When it became clear that COVID-19 was not only on American shores but also not likely to be contained, a lot of people bought guns. Many because, as Asian-Americans, they feared being blamed for the virus. Many others because they feared a lack of police response to 9-1-1 calls due to the coronavirus.
However, many other people didn’t. They didn’t see the virus as having nearly as bad of an impact as some did. They weren’t concerned about the following economic issues potentially leading to crime, either.
All in all, they didn’t think it was necessary.
Then George Floyd died. At that moment, the nation’s simmering tensions exploded and cities burned. Cities. Plural.
That prompted more to buy guns. Over at The Federalist, one of those describes his thinking.
I bought a gun last weekend. It’s not a purchase I wanted to make, and I pray I never have to use it, but with mayhem recently engulfing cities across the United States, I and many others are biting the bullet and purchasing firearms.
Mine is a Springfield 9mm — something small enough to fit in my nightstand or under my driver’s seat should I have to visit one of America’s many war-torn cities. But it’s powerful enough to do the job.
I’ve pondered the purchase for years but always found a reason to put it off. The carnage that has rocked the country over the last couple of weeks, however, sealed the deal. After all, I have a duty to protect my family as best I can, and when the government’s protections begin to break down, a firearm becomes my only option.
Writer Greg Jones notes that he’s not anti-gun or anything. He just didn’t figure it was something he needed.
For the average Bearing Arms reader, that probably doesn’t make a lot of sense, but we’re gun people. We tend to focus on this a bit more and we’re more likely to actually have guns just because they’re awesome.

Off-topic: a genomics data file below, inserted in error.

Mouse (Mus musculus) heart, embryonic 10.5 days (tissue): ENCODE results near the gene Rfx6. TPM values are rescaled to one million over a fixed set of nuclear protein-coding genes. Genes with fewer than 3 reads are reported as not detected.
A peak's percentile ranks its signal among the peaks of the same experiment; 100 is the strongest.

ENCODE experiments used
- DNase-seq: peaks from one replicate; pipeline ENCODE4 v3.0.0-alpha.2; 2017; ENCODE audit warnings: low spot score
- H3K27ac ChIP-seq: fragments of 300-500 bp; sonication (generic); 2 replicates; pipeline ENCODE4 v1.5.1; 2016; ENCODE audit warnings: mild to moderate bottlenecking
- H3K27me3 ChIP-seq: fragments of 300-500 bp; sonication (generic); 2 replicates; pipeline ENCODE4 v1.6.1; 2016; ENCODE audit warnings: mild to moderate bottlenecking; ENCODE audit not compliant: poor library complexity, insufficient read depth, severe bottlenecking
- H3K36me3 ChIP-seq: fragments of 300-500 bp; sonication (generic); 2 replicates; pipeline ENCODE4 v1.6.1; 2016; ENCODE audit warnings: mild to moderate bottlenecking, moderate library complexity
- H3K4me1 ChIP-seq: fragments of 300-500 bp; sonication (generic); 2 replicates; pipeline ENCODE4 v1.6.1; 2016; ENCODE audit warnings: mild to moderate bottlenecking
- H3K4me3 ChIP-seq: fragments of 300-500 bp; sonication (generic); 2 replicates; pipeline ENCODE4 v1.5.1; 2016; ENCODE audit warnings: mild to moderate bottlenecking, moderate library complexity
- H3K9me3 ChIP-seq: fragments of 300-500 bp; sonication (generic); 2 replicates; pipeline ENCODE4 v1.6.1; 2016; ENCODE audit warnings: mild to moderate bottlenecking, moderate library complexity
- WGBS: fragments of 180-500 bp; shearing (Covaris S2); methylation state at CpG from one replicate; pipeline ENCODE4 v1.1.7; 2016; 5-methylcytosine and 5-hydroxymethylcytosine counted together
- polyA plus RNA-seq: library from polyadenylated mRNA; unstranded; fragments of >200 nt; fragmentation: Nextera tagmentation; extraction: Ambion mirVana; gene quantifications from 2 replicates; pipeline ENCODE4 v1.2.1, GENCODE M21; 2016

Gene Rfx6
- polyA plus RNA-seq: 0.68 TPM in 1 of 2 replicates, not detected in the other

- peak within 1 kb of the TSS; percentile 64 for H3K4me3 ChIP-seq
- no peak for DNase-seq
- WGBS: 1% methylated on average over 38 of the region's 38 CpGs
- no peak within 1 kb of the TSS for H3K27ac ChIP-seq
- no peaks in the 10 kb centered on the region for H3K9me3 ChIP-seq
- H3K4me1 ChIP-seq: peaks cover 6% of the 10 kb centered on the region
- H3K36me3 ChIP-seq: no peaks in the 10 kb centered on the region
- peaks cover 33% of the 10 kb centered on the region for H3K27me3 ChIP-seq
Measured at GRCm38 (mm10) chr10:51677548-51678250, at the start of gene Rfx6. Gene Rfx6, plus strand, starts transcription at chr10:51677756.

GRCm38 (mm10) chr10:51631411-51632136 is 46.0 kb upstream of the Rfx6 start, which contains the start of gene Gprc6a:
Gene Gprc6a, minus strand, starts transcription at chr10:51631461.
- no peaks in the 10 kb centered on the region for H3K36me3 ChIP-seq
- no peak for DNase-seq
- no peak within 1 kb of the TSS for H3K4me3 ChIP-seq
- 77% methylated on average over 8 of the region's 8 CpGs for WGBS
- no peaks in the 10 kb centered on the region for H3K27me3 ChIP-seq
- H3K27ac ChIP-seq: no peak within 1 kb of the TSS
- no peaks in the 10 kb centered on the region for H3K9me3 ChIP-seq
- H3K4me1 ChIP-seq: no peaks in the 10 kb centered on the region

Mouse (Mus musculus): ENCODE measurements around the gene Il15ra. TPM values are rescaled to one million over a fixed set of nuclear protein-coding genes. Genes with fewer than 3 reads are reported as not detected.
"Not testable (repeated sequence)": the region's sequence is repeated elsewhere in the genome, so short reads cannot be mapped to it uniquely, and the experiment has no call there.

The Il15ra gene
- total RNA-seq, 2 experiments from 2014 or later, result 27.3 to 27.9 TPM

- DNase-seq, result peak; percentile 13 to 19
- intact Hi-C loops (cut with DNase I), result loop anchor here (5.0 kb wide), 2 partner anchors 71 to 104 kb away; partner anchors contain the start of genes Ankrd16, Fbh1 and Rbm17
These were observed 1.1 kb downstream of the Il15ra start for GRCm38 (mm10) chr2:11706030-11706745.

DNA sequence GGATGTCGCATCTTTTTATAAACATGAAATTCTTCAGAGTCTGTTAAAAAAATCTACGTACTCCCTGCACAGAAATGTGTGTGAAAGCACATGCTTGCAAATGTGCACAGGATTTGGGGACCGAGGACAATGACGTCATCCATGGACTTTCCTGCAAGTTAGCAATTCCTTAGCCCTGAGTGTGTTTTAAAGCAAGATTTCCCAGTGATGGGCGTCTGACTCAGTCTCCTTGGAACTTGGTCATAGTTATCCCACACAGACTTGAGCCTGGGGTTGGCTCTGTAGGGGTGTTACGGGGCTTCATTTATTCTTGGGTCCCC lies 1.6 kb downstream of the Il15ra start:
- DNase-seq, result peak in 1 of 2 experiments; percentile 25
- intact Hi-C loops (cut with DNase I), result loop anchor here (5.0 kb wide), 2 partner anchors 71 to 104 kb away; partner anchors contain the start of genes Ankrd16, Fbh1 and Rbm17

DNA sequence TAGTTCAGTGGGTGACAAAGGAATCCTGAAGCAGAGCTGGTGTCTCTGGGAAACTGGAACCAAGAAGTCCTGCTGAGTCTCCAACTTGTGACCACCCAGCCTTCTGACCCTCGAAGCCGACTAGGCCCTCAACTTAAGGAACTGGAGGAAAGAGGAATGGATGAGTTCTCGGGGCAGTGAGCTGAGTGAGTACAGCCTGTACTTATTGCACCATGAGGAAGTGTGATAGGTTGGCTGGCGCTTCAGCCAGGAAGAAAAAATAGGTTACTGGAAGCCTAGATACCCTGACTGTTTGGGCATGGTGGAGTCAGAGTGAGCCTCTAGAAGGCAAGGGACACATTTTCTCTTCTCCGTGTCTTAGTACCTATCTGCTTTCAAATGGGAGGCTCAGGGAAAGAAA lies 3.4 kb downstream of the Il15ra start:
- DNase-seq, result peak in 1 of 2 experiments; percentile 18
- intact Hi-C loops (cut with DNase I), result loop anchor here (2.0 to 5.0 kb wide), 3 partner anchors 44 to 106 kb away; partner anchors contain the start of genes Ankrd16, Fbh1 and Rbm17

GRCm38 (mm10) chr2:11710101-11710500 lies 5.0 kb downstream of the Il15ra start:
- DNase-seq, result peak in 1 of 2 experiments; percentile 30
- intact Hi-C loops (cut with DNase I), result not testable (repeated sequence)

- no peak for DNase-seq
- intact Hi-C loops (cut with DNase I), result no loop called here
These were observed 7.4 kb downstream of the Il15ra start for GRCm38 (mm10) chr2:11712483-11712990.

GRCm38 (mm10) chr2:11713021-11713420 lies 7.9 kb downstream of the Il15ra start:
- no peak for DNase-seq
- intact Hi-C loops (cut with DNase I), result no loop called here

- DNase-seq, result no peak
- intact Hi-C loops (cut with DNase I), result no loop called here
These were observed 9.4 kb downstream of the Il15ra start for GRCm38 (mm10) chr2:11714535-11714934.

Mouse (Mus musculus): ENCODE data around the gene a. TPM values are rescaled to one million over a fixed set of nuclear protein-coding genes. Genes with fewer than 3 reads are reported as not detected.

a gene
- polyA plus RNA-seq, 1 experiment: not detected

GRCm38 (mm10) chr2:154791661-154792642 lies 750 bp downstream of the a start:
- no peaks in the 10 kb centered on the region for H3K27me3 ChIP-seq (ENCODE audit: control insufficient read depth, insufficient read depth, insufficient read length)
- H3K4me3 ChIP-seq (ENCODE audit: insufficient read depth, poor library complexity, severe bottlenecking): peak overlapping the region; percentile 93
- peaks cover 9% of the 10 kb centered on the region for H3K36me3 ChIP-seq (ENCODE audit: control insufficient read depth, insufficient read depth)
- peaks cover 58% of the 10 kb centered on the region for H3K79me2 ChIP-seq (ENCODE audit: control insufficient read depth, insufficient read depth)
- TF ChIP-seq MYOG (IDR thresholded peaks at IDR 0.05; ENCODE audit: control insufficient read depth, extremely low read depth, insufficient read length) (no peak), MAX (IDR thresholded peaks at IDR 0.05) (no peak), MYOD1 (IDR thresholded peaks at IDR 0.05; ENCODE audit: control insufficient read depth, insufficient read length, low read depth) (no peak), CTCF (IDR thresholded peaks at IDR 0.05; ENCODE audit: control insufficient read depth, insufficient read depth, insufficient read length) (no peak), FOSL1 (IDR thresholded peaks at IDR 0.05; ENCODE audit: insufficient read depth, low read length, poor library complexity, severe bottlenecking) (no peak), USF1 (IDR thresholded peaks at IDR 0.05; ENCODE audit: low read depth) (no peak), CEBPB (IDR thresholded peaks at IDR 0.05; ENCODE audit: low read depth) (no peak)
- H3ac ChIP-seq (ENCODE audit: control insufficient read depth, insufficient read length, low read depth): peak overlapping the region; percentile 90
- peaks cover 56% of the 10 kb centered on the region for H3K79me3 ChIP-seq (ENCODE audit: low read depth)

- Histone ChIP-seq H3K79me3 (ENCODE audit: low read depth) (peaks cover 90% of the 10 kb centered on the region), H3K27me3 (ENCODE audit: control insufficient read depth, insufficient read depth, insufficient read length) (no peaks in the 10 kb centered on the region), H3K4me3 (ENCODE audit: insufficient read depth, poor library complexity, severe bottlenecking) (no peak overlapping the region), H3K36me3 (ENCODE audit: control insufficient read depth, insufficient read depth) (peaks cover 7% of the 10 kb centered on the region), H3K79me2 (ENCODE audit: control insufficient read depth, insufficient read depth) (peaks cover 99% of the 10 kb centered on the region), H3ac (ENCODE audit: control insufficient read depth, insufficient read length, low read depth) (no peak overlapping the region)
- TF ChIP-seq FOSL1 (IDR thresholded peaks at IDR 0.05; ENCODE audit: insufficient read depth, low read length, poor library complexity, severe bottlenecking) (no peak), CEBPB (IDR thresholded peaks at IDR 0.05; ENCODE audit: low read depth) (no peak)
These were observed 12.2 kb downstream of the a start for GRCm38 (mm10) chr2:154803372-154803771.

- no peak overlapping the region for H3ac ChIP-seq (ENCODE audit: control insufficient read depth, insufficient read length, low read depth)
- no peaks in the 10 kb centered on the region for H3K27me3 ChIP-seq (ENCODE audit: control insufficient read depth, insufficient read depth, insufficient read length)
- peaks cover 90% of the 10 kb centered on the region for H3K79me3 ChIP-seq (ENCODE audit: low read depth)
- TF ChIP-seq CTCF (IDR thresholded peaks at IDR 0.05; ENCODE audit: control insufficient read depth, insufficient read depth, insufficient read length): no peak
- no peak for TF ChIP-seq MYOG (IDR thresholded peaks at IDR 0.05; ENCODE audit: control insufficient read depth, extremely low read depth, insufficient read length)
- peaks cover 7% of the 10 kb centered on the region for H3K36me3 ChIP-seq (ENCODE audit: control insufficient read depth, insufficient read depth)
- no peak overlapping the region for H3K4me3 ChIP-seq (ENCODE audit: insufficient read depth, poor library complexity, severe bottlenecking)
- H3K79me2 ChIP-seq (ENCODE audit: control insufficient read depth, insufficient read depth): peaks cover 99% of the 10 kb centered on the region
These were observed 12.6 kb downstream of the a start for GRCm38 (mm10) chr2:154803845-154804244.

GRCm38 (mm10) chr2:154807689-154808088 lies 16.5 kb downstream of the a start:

However, Jones isn’t–or, at least, wasn’t–like that. Despite being a conservative and having written pieces for The Federalist as far back as 2015, he just isn’t that into guns. There’s nothing wrong with that. What matters, though, is that Jones clearly understands the realities we often espouse.
I seriously doubt I will get the same trigger rush as my gun-loving friends, but I’m not in this for the thrills. Knowing that if someone kicks in my door I have a fighting chance of defending my home is well worth an arduous hour or so at the range. In fact, I have come to view it as my civic responsibility as I witness, in real time, the unraveling of the societal structures that are supposed to ensure our safety.
With weak mayors and powerless police, we have little choice but to take our safety into our own hands.
A applaud Jones for coming to this conclusion. I also urge him to train with his weapon as regularly as his gun-loving friends. Training isn’t about the thrill–though having that thrill helps. It’s about making sure you’re competent with the weapon should the time come you need to trust your life to it. That’s a day that none of us want to see, of course, but if it does come, we all want to be ready.
The thing to remember here is that Jones isn’t alone.
While many anti-gun activists are busy patting themselves on the back for their past victories, there are a lot of people who are now gun owners who weren’t on January 1st. Most of them probably weren’t planning on buying a gun this year, either, yet here they are.
That could make things interesting come November for a party that has decided to push a gun control narrative as a key issue in 2020.